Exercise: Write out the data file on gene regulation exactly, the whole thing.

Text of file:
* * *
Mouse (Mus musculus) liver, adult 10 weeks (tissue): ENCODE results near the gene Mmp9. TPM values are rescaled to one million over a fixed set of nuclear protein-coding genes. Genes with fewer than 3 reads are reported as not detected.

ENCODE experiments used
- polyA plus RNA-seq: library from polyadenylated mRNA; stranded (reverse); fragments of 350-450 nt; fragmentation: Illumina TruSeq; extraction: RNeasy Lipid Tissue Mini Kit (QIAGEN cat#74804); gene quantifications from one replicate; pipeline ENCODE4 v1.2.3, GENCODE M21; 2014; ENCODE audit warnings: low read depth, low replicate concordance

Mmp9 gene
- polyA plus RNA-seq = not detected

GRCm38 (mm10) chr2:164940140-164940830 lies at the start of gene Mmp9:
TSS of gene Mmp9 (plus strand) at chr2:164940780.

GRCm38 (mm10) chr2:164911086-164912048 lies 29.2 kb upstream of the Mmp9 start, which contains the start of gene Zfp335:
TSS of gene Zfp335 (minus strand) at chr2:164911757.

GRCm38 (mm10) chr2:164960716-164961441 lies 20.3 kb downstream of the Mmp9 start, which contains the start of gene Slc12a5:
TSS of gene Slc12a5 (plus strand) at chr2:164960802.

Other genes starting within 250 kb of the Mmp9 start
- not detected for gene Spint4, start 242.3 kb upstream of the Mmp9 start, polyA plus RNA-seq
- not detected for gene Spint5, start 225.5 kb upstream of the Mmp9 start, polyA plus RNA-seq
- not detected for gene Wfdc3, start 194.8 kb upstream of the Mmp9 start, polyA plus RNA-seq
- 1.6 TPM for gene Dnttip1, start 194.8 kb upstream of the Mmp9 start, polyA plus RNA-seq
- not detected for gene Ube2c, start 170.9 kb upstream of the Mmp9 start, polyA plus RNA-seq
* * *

Mouse (Mus musculus) liver, adult 10 weeks (tissue): ENCODE results near the gene Mmp9. TPM values are rescaled to one million over a fixed set of nuclear protein-coding genes. Genes with fewer than 3 reads are reported as not detected.

ENCODE experiments used
- polyA plus RNA-seq: library from polyadenylated mRNA; stranded (reverse); fragments of 350-450 nt; fragmentation: Illumina TruSeq; extraction: RNeasy Lipid Tissue Mini Kit (QIAGEN cat#74804); gene quantifications from one replicate; pipeline ENCODE4 v1.2.3, GENCODE M21; 2014; ENCODE audit warnings: low read depth, low replicate concordance

Mmp9 gene
- polyA plus RNA-seq = not detected

GRCm38 (mm10) chr2:164940140-164940830 lies at the start of gene Mmp9:
TSS of gene Mmp9 (plus strand) at chr2:164940780.

GRCm38 (mm10) chr2:164911086-164912048 lies 29.2 kb upstream of the Mmp9 start, which contains the start of gene Zfp335:
TSS of gene Zfp335 (minus strand) at chr2:164911757.

GRCm38 (mm10) chr2:164960716-164961441 lies 20.3 kb downstream of the Mmp9 start, which contains the start of gene Slc12a5:
TSS of gene Slc12a5 (plus strand) at chr2:164960802.

Other genes starting within 250 kb of the Mmp9 start
- not detected for gene Spint4, start 242.3 kb upstream of the Mmp9 start, polyA plus RNA-seq
- not detected for gene Spint5, start 225.5 kb upstream of the Mmp9 start, polyA plus RNA-seq
- not detected for gene Wfdc3, start 194.8 kb upstream of the Mmp9 start, polyA plus RNA-seq
- 1.6 TPM for gene Dnttip1, start 194.8 kb upstream of the Mmp9 start, polyA plus RNA-seq
- not detected for gene Ube2c, start 170.9 kb upstream of the Mmp9 start, polyA plus RNA-seq